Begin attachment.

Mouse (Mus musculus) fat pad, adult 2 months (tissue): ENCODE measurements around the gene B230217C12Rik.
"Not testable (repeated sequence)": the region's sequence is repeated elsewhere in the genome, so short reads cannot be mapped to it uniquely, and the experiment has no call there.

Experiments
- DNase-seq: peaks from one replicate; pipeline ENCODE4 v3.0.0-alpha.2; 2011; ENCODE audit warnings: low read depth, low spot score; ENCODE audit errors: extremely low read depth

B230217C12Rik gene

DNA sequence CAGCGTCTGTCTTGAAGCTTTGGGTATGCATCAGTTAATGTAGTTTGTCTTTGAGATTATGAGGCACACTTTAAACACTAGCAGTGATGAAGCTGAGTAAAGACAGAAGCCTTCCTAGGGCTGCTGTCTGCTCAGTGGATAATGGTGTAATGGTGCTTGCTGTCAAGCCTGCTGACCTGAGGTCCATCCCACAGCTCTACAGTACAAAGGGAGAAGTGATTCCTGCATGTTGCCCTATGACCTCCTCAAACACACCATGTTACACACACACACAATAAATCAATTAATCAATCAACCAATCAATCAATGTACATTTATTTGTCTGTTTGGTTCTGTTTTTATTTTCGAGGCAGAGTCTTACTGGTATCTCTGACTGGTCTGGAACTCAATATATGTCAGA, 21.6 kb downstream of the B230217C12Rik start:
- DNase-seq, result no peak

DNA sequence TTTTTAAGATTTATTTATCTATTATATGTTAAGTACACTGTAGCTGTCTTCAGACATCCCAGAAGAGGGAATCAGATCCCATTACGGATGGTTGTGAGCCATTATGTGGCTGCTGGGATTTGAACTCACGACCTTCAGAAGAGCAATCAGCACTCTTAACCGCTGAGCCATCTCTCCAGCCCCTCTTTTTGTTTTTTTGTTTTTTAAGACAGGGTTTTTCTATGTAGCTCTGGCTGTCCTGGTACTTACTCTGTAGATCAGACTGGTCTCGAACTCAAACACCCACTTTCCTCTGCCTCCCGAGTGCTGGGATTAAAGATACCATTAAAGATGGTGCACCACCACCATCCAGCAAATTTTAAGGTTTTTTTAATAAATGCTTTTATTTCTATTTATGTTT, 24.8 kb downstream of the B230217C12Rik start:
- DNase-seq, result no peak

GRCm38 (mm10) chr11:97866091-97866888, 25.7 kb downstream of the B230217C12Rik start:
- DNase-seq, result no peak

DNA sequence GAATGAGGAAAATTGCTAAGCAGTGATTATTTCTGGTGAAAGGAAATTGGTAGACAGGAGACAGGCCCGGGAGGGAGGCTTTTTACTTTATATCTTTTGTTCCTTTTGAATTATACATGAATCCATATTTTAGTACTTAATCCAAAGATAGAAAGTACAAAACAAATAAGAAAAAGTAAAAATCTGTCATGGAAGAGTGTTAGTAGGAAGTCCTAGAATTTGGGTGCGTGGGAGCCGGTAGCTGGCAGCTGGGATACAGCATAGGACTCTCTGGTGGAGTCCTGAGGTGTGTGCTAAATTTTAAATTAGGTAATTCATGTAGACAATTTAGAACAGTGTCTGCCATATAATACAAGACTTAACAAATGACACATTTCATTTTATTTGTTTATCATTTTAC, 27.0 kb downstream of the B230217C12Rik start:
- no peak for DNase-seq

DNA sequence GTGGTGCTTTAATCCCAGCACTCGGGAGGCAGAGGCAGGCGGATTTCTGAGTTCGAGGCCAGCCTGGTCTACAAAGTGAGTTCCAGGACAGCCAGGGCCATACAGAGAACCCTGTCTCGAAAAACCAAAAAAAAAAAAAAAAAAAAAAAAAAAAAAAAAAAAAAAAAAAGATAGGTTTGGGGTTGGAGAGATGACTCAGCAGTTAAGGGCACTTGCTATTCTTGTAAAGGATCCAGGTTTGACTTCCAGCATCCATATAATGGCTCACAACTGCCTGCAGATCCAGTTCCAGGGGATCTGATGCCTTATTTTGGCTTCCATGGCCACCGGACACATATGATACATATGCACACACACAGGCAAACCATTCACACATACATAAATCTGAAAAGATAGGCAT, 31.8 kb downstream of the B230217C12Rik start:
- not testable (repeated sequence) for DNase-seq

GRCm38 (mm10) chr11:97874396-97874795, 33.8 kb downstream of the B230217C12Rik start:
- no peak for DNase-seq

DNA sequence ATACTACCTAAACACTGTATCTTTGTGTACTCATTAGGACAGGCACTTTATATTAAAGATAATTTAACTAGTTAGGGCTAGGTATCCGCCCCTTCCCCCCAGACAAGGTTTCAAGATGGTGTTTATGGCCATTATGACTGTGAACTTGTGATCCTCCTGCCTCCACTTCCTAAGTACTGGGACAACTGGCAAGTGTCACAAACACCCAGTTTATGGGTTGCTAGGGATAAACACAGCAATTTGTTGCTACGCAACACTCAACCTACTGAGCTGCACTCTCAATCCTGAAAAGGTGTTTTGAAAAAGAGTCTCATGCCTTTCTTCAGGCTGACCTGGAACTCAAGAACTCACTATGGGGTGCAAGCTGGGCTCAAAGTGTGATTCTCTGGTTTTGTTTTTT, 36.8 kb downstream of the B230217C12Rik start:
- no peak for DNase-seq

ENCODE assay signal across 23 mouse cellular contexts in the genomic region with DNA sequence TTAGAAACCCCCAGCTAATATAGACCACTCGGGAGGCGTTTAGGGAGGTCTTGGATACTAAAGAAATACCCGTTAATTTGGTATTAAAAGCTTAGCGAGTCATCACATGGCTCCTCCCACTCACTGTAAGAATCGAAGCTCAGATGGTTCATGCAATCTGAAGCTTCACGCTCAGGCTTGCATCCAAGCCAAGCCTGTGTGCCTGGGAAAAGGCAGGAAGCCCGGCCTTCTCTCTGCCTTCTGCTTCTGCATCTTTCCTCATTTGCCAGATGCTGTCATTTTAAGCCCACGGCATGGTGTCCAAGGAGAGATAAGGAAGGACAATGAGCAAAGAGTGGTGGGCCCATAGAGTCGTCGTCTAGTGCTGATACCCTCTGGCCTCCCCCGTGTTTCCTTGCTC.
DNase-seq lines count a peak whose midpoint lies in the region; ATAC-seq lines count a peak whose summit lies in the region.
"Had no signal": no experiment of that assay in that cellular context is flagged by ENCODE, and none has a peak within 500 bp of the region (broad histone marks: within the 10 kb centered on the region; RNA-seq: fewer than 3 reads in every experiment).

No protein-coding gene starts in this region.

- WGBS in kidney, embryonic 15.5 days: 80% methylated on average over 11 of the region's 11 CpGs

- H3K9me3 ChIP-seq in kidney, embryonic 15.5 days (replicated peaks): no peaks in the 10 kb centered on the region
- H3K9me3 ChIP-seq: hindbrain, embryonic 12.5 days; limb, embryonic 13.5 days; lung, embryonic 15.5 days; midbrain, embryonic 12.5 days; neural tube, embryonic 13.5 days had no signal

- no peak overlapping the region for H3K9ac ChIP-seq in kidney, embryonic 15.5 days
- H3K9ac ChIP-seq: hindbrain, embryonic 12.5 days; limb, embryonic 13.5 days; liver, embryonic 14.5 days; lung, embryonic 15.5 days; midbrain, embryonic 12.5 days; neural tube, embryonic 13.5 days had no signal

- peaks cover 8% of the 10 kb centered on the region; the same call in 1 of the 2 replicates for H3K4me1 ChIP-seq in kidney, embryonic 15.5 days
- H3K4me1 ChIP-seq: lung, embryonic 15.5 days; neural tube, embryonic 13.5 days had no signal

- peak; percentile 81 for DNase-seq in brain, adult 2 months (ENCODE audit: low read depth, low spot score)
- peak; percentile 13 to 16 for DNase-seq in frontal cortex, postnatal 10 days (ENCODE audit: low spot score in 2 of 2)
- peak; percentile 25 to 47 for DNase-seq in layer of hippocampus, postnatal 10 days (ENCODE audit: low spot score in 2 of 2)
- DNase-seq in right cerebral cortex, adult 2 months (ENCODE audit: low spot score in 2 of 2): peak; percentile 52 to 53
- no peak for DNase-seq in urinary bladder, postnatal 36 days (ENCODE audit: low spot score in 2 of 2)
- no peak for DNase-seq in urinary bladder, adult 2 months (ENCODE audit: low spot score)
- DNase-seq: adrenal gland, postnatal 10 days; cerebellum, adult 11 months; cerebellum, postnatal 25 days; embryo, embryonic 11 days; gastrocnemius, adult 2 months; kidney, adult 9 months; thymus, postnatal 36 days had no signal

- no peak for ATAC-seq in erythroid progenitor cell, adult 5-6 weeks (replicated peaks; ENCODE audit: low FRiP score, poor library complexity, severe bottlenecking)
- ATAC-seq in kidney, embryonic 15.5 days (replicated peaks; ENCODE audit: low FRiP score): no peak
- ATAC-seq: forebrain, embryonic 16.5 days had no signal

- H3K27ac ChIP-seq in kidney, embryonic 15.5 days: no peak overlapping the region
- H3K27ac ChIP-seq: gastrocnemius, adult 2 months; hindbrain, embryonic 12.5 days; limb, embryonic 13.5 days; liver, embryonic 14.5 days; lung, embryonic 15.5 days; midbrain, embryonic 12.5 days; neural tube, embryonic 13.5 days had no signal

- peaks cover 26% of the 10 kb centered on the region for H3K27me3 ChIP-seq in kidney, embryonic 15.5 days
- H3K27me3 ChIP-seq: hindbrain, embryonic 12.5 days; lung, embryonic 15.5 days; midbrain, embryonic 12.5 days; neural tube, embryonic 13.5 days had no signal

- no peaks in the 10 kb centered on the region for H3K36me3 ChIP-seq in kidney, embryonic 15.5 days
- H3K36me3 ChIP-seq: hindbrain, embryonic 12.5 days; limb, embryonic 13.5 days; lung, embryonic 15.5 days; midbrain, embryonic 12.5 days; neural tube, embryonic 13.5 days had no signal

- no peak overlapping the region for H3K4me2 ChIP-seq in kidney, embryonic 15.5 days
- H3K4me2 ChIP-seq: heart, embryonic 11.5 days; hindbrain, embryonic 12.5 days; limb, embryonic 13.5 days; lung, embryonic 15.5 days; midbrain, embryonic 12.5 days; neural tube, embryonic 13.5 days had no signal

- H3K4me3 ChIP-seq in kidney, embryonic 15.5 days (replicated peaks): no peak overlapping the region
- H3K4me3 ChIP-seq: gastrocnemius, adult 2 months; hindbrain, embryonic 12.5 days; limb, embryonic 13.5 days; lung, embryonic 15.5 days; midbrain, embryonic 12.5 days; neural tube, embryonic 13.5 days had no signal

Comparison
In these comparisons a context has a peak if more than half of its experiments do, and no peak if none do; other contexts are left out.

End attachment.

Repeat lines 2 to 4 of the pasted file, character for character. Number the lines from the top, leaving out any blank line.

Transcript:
"Not testable (repeated sequence)": the region's sequence is repeated elsewhere in the genome, so short reads cannot be mapped to it uniquely, and the experiment has no call there.

Experiments
- DNase-seq: peaks from one replicate; pipeline ENCODE4 v3.0.0-alpha.2; 2011; ENCODE audit warnings: low read depth, low spot score; ENCODE audit errors: extremely low read depth